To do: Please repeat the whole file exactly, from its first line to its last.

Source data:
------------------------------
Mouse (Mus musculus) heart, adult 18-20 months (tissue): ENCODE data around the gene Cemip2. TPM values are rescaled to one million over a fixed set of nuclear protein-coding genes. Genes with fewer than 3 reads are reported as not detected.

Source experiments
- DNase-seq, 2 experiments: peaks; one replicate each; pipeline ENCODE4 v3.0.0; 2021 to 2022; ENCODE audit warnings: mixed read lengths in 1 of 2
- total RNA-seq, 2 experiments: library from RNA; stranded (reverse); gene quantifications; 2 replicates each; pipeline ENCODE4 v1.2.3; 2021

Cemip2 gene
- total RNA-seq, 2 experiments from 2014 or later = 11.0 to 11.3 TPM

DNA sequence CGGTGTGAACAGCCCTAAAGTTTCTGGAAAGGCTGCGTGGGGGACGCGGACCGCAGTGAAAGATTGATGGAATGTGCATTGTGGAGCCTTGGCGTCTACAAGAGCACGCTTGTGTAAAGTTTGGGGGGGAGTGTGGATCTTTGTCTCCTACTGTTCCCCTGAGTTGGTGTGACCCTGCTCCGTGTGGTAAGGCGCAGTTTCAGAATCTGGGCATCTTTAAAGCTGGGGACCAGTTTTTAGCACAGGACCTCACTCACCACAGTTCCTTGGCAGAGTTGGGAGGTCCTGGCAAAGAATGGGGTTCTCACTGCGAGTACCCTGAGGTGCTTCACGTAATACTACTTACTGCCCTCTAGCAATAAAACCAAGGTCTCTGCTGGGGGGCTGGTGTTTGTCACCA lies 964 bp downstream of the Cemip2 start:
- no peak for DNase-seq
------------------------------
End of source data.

Mouse (Mus musculus) heart, adult 18-20 months (tissue): ENCODE data around the gene Cemip2. TPM values are rescaled to one million over a fixed set of nuclear protein-coding genes. Genes with fewer than 3 reads are reported as not detected.

Source experiments
- DNase-seq, 2 experiments: peaks; one replicate each; pipeline ENCODE4 v3.0.0; 2021 to 2022; ENCODE audit warnings: mixed read lengths in 1 of 2
- total RNA-seq, 2 experiments: library from RNA; stranded (reverse); gene quantifications; 2 replicates each; pipeline ENCODE4 v1.2.3; 2021

Cemip2 gene
- total RNA-seq, 2 experiments from 2014 or later = 11.0 to 11.3 TPM

DNA sequence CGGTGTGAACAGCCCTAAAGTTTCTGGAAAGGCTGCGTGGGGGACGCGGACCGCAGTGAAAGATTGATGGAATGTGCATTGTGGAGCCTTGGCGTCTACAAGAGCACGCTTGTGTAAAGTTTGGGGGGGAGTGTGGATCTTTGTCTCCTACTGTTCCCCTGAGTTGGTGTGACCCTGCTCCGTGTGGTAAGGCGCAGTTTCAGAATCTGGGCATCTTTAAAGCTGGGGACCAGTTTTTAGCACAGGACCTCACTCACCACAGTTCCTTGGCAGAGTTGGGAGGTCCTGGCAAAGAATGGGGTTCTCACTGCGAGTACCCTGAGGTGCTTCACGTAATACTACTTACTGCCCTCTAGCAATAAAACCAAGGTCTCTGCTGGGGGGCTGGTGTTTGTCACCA lies 964 bp downstream of the Cemip2 start:
- no peak for DNase-seq